Anorexia and bulimia are types of eating disorders that cause severe damage to the body. There is known to be a close link between eating disorders and alcoholism. While many people assume that alcohol increases appetite, this isn’t always the case, especially if someone suffers from a dual diagnosis. To learn more about the connection between eating disorders and alcoholism, keep reading.
The Relationship Between Alcohol and Eating Disorders
Those with eating disorders like anorexia and bulimia struggle with body image and confidence. Oftentimes, eating disorders are heavily influenced by mental illnesses like depression, anxiety, or even OCD. Drinking alcohol may be used as a way to replace the enjoyment that parties with eating disorders used to get from eating food. These people also tend to be very impulsive, which can lead to binge drinking episodes. Because eating disorders often present themselves in self-destructive people, alcoholism can be common amongst this diagnosis as well (as they’re both seen as self-destructive habits).
Eating disorders are also often categorized as addictive disorders. This is because patients get addicted to their weight and being the right weight. They weigh themselves too much, count their calories obsessively, and match other patterns that are seen in addicts. Because of their addictive personalities, it’s easier for them to get addicted to alcohol without even knowing it.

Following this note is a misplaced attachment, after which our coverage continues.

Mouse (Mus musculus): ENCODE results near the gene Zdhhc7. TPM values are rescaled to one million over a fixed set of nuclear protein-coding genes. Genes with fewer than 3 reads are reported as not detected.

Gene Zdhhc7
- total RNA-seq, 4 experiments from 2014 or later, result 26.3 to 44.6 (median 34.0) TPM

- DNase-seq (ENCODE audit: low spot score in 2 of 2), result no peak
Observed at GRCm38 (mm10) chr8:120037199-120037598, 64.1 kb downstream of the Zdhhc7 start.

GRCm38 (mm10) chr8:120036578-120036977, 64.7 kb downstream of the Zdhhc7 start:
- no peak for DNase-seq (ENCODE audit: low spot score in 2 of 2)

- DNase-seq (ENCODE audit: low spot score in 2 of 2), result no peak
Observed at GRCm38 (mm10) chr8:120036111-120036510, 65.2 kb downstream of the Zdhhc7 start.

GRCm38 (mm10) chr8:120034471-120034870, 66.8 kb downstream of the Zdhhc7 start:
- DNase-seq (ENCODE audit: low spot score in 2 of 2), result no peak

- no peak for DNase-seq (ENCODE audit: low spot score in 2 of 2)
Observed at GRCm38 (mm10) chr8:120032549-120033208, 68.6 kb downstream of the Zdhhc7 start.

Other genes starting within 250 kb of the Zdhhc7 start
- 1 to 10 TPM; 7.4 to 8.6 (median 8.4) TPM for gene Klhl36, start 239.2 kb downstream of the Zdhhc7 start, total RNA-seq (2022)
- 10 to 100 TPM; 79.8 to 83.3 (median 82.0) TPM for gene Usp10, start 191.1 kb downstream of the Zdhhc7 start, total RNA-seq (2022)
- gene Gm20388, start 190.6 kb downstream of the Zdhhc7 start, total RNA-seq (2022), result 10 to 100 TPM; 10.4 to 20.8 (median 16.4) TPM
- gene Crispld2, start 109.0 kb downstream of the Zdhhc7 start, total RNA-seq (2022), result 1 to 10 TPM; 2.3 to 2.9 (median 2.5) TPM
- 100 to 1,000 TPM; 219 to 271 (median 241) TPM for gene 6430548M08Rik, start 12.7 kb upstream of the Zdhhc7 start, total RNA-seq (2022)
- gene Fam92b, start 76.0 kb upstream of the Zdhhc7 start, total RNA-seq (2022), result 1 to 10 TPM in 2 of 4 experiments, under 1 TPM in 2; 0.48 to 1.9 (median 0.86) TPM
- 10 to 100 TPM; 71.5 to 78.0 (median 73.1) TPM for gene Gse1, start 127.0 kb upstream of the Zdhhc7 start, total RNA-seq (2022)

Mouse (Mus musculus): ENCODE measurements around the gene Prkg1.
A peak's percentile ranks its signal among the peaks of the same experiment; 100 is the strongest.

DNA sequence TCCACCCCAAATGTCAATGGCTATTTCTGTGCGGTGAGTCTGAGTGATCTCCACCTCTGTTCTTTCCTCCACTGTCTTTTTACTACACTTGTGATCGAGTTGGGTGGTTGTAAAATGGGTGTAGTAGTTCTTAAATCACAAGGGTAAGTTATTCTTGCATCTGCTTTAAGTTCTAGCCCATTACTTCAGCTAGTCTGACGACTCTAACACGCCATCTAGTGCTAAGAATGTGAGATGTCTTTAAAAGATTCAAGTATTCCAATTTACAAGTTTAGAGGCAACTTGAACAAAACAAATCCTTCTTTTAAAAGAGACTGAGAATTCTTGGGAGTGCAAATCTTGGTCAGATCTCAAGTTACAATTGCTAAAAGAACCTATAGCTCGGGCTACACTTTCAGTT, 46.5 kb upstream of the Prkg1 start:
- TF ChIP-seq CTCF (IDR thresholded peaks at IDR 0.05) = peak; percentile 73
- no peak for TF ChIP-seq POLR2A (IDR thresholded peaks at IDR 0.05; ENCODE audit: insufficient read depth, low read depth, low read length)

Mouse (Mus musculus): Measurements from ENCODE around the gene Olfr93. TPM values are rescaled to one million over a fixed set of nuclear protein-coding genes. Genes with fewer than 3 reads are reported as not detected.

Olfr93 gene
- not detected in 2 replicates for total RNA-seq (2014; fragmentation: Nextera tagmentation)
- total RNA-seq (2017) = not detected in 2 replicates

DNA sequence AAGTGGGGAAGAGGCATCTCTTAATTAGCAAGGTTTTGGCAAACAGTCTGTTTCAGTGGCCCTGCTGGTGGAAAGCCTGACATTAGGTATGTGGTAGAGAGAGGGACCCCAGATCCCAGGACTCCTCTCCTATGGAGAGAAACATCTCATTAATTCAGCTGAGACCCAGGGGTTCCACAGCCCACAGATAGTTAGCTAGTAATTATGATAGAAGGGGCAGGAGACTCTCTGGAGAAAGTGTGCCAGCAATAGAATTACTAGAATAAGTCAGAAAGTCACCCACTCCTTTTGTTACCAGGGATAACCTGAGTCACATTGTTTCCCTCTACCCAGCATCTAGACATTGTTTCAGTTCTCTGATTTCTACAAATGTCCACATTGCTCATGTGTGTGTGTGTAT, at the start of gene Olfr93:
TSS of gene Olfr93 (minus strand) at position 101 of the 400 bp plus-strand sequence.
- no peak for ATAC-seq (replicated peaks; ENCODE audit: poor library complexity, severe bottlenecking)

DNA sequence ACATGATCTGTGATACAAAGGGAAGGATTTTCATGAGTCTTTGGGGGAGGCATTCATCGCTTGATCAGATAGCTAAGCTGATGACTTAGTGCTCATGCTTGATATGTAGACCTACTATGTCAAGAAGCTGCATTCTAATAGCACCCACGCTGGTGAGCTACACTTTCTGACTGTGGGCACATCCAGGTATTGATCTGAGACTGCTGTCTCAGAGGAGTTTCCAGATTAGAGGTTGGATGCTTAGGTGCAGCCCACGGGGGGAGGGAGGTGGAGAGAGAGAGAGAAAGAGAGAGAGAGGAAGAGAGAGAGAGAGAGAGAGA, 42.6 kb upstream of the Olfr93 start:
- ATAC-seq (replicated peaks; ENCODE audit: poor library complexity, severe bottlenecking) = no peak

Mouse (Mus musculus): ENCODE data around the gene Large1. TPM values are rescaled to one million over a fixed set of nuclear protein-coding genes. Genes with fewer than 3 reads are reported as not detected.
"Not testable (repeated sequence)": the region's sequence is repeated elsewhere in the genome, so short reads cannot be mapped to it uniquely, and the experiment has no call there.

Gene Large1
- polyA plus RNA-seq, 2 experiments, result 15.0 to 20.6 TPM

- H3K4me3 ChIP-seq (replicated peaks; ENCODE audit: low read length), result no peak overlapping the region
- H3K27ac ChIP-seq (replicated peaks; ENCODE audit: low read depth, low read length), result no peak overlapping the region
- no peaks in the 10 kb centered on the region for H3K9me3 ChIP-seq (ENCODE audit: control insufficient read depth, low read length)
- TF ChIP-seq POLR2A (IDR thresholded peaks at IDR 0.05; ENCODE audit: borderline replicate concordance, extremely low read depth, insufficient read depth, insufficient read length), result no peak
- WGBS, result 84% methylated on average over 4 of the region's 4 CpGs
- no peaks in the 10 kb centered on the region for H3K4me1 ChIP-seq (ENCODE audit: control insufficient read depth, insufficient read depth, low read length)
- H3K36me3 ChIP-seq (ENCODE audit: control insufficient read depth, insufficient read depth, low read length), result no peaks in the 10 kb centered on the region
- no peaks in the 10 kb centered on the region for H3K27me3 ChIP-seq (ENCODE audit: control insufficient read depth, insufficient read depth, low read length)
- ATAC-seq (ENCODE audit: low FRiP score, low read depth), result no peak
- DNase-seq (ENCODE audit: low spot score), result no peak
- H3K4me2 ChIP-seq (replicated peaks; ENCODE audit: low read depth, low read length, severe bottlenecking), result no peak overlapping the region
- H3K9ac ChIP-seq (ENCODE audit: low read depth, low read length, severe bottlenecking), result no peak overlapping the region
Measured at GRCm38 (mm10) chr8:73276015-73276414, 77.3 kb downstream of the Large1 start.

They may also use alcohol as an escape or a way to feel better like many do. Attaching themselves to this unhealthy coping mechanism may seem like a good idea, but it just makes the situation worse overall. These two diagnoses combined can be extremely dangerous, as users who don’t eat are doing major damage to their bodies in multiple ways.
Types of Eating Disorders
Eating disorders are often misrepresented in movies, only showing people who completely starve themselves. This just isn’t an accurate representation of these diseases. However, what all of these types of eating disorders have in common is the inability to eat the proper amount of calories every single day. Consistency is key, here.
Bulimia Nervosa is a well-known eating disorder that causes people to binge eat. This means that people will eat large amounts of food within a small period of time. During this time, they may not feel like they’re able to stop eating. Many people purge after eating in large quantities, but that’s not always the case. Bulimic patients also tend to fast, use laxatives, or exercise excessively.
Anorexia nervosa is the most well-known eating disorder. People who have anorexia often view themselves as overweight, even when they aren’t. Because of this, they constantly monitor their weight, taking measurements, avoiding certain foods, and restricting their calories. Some anorexic patients don’t eat at all, while others eat very little. Both are still considered to be anorexia. Those with anorexia also often showcase OCD symptoms in the way that they’re obsessed with their weight and the foods that they eat.